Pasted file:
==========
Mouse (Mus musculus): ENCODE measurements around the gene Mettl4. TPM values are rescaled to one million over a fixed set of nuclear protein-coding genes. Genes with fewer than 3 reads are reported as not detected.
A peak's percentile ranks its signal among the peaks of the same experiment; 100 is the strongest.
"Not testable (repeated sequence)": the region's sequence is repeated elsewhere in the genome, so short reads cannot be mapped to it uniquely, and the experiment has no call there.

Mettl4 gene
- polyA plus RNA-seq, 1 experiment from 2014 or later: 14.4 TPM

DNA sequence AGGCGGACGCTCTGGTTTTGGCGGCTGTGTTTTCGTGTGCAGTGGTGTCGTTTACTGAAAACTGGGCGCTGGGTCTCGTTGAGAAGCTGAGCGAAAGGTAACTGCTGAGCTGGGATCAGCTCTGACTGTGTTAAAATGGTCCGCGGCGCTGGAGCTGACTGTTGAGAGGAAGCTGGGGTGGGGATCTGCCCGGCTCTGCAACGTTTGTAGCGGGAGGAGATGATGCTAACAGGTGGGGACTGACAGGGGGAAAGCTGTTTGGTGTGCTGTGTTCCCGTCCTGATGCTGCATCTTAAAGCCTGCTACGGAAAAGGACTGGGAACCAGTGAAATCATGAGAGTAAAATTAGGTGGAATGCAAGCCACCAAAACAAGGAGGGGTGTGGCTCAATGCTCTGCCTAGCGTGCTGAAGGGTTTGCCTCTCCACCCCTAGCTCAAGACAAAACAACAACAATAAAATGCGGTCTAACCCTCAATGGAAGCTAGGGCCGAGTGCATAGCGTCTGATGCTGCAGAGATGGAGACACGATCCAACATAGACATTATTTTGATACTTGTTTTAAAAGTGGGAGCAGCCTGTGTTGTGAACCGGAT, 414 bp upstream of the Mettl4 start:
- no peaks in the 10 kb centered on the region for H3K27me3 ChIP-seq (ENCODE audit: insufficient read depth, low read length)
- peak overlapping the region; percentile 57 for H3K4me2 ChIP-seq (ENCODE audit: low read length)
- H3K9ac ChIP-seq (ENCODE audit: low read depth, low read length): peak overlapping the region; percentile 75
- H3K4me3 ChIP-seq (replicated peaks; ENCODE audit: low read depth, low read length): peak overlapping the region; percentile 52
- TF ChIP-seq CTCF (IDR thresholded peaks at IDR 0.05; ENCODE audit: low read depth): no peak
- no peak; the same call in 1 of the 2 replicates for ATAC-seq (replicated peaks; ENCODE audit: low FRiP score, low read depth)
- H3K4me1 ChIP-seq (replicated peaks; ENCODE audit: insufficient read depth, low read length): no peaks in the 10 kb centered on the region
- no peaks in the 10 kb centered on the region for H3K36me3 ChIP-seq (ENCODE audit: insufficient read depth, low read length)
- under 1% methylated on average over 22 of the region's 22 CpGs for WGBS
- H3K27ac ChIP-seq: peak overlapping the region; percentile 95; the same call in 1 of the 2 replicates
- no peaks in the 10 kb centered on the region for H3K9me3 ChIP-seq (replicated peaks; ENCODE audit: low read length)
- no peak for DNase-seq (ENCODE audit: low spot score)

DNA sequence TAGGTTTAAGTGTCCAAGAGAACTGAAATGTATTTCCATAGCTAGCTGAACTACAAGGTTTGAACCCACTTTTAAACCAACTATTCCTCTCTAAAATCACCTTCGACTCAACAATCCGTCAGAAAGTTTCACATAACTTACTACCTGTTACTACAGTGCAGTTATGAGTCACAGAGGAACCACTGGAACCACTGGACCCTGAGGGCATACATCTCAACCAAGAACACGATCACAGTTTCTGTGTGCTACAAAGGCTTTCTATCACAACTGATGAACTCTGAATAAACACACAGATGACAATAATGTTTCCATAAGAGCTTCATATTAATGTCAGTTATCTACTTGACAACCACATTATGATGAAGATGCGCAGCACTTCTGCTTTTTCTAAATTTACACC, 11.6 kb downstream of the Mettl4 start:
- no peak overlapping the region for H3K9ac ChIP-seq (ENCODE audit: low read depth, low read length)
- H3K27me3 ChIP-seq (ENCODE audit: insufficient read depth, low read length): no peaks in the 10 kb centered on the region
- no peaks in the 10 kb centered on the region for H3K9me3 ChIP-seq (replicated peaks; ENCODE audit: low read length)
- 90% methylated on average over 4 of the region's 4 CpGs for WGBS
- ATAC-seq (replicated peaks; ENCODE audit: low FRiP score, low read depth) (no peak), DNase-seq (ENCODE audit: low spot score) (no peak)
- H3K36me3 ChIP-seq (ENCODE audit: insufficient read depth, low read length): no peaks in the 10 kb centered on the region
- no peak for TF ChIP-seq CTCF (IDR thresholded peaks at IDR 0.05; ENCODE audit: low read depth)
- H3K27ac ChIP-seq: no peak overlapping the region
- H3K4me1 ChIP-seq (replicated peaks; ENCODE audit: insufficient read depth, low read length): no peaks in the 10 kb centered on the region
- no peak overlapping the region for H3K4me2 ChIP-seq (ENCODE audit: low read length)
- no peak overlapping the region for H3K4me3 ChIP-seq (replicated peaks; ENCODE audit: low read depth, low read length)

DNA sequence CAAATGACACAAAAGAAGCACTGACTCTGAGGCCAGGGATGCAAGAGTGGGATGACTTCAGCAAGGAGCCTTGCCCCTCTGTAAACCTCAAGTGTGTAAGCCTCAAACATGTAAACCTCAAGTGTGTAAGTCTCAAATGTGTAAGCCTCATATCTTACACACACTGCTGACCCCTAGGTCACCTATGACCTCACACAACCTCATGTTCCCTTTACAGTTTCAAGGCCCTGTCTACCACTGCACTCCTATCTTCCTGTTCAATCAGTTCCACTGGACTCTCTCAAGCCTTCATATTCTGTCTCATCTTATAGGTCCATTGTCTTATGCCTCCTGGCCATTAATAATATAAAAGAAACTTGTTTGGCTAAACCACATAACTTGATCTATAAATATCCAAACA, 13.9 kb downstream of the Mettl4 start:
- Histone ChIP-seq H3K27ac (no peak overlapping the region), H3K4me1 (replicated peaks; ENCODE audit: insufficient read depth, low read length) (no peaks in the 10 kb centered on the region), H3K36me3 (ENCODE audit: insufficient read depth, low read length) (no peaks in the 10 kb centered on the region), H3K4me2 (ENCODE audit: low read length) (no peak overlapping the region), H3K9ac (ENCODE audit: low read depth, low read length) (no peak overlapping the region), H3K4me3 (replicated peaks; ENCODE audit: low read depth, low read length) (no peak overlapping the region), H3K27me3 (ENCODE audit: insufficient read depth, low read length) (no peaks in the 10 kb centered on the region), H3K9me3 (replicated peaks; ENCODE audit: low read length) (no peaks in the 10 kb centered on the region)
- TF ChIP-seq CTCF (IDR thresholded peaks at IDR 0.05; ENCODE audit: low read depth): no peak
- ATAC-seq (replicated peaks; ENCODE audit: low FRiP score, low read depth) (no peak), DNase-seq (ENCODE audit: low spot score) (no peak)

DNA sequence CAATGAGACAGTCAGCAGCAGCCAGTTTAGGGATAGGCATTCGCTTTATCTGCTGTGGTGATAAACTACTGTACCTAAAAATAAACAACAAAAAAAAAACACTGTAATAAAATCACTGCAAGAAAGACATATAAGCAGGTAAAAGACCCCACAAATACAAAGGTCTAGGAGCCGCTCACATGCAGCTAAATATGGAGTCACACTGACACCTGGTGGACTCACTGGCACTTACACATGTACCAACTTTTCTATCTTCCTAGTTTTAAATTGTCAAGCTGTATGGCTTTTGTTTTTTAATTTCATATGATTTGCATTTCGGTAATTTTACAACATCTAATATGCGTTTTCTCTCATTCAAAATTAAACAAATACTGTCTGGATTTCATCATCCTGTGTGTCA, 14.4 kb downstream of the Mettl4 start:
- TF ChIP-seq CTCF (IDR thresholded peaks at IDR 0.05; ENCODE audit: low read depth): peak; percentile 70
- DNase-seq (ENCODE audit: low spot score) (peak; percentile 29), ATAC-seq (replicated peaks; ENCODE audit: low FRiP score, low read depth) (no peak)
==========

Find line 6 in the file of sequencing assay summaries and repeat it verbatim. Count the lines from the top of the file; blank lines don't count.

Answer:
DNA sequence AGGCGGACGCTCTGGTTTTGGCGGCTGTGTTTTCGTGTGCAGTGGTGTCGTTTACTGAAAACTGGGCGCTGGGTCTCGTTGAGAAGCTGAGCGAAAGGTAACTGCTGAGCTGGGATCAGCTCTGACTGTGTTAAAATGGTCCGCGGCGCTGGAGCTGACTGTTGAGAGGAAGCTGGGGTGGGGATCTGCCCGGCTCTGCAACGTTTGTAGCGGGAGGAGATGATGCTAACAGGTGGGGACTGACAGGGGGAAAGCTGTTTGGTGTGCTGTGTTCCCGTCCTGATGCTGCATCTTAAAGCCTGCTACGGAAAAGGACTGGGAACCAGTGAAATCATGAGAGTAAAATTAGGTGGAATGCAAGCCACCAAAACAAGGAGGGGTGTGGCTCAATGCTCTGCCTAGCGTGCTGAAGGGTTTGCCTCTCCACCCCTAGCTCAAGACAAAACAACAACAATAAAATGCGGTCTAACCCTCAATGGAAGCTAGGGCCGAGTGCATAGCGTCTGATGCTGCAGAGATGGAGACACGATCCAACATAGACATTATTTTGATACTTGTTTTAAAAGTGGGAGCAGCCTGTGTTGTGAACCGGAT, 414 bp upstream of the Mettl4 start: